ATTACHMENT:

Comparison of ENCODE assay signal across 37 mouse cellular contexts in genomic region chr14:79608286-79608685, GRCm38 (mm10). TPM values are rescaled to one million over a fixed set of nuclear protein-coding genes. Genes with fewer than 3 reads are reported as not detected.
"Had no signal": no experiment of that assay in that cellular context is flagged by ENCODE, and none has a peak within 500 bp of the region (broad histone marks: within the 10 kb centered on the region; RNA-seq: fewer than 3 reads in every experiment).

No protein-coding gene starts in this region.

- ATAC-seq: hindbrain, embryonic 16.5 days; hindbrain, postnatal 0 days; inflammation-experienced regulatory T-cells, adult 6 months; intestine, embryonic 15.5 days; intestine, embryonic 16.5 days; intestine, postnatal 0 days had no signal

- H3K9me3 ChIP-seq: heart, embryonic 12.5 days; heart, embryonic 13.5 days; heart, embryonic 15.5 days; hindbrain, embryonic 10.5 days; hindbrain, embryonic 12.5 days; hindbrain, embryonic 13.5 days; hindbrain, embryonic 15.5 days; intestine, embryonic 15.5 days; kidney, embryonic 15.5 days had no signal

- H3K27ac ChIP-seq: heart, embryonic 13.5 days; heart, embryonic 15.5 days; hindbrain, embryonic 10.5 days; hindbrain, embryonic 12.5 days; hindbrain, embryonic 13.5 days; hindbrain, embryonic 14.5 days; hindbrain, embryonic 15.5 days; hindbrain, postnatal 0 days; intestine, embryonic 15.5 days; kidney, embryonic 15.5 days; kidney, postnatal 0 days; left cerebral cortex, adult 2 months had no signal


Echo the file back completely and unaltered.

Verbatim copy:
Comparison of ENCODE assay signal across 37 mouse cellular contexts in genomic region chr14:79608286-79608685, GRCm38 (mm10). TPM values are rescaled to one million over a fixed set of nuclear protein-coding genes. Genes with fewer than 3 reads are reported as not detected.
"Had no signal": no experiment of that assay in that cellular context is flagged by ENCODE, and none has a peak within 500 bp of the region (broad histone marks: within the 10 kb centered on the region; RNA-seq: fewer than 3 reads in every experiment).

No protein-coding gene starts in this region.

- ATAC-seq: hindbrain, embryonic 16.5 days; hindbrain, postnatal 0 days; inflammation-experienced regulatory T-cells, adult 6 months; intestine, embryonic 15.5 days; intestine, embryonic 16.5 days; intestine, postnatal 0 days had no signal

- H3K9me3 ChIP-seq: heart, embryonic 12.5 days; heart, embryonic 13.5 days; heart, embryonic 15.5 days; hindbrain, embryonic 10.5 days; hindbrain, embryonic 12.5 days; hindbrain, embryonic 13.5 days; hindbrain, embryonic 15.5 days; intestine, embryonic 15.5 days; kidney, embryonic 15.5 days had no signal

- H3K27ac ChIP-seq: heart, embryonic 13.5 days; heart, embryonic 15.5 days; hindbrain, embryonic 10.5 days; hindbrain, embryonic 12.5 days; hindbrain, embryonic 13.5 days; hindbrain, embryonic 14.5 days; hindbrain, embryonic 15.5 days; hindbrain, postnatal 0 days; intestine, embryonic 15.5 days; kidney, embryonic 15.5 days; kidney, postnatal 0 days; left cerebral cortex, adult 2 months had no signal